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'SAMENA Daily' - News

ITU/UNESCO Broadband Commission urges faster global action on digital development

​The Broadband Commission for Sustainable Development met in Kigali, Rwanda, this weekend to pinpoint new actions that can drive faster progress towards universal meaningful access to digital networks and services.

The high-level advocacy group came together for its annual Spring Meeting at the invitation of the Commission Co-Chair, H.E. President Paul Kagame of Rwanda, ahead of the landmark digital development conference held every four years by the International Telecommunication Union (ITU): the World Telecommunication Development Conference (WTDC).

In his opening remarks to the meeting, President Kagame told Commissioners: “We are still living in tough times, economically, politically, and in terms of global public health. The immediate future is full of uncertainties and risks. But one thing is sure: All of the challenges we face can be handled faster, better, and more equitably, by investing in universal, affordable broadband."

Commission Co-Chair Carlos Slim also emphasized the importance of connectivity in the wake of the ongoing global health crisis. “For the adoption gap, carriers could provide the devices, and government programmes could pay the monthly subscription for families that qualify, ensuring reasonable packages with unlimited minutes and enough data. This would support remote education, e-health, and e-commerce, among many other digital services," he said.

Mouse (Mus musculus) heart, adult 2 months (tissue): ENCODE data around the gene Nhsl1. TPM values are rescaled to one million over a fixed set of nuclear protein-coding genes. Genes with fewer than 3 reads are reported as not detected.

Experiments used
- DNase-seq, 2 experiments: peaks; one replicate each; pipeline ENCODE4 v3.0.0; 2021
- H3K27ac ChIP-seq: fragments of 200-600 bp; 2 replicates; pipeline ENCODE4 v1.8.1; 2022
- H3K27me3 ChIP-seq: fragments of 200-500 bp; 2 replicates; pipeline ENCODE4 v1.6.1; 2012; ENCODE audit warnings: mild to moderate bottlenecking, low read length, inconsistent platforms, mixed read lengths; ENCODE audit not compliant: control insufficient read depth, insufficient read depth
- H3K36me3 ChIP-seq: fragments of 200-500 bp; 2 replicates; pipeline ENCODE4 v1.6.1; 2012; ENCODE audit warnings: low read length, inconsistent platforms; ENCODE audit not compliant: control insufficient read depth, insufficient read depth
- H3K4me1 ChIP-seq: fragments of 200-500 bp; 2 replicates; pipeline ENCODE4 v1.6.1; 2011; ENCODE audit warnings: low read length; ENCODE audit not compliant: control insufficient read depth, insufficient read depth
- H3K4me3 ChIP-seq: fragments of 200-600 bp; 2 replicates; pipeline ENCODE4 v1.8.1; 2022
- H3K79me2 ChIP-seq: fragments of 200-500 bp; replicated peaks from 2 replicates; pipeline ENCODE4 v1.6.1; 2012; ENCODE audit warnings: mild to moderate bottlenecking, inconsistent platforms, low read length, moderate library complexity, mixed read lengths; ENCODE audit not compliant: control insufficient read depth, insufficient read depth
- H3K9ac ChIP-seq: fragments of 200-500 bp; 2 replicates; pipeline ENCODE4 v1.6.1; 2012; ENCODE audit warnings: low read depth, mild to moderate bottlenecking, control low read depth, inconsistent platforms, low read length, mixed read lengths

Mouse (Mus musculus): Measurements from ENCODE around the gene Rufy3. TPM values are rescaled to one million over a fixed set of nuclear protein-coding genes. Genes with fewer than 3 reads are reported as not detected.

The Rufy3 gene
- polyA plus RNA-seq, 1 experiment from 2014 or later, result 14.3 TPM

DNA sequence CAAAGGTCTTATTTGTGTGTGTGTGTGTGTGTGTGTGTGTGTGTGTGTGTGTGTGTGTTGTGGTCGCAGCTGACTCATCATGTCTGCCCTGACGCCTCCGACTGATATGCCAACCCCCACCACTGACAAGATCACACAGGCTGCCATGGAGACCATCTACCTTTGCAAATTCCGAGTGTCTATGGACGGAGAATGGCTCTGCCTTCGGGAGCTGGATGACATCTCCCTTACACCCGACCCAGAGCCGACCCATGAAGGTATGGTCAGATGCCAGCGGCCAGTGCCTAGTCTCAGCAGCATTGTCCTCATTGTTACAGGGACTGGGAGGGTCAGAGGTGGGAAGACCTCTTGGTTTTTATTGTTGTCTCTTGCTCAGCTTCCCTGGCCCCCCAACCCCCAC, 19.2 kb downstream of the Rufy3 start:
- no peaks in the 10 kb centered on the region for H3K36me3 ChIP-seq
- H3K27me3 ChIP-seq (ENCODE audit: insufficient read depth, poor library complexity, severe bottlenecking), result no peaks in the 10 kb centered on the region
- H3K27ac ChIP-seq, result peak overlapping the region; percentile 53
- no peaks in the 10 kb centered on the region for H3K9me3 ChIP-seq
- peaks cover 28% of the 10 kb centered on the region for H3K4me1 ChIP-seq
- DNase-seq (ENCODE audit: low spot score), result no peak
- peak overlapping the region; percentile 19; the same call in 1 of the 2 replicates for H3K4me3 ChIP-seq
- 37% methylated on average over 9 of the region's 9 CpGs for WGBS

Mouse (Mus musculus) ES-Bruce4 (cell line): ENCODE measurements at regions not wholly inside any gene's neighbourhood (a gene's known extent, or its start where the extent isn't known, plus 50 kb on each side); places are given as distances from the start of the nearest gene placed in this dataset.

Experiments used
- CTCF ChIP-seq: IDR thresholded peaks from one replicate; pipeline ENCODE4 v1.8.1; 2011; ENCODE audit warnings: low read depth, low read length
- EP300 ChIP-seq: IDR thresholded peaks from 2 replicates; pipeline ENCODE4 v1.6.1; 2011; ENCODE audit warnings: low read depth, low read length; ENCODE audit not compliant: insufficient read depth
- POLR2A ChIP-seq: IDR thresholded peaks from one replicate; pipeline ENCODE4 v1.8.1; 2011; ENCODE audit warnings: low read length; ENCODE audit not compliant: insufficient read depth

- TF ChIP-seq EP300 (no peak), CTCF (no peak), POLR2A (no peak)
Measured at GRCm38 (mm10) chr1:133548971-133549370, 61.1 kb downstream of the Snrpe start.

Commissioners and Special Guests representing government leaders, heads of international organizations and private sector companies, along with civil society and academia, discussed the power of digital transformation to create broad and positive socio-economic impact and looked at ways to rapidly increase access to broadband, foster innovative partnerships, empower youth, and build trust in online spaces.

In particular, they confronted chronic connectivity challenges and discussed how to ensure affordable, sustainable, and equitable access to digital services across regions, especially in the world's 46 Least Developed countries, where 17% of the population is still without a mobile broadband signal, and hundreds of millions more kept offline by high prices, lack of digital skills and awareness, and a dearth of usable, relevant and accessible content.

Recognizing the role digital technologies play in all facets of economic activity, Commissioners shared government and business strategies that are incentivizing investment in digital literacy, connectivity, and skills.

Commission Co-Vice Chair Houlin Zhao, ITU Secretary-General, noted that "One of the challenges we need to overcome is reducing the cost of broadband subscriptions and digital devices, especially in low- and lower-middle-income economies. Affordability of broadband services in developing countries is also one of the Commission's 2025 targets. I do hope that we can use this moment to accelerate the achievement of these targets and break down these last barriers to connectivity."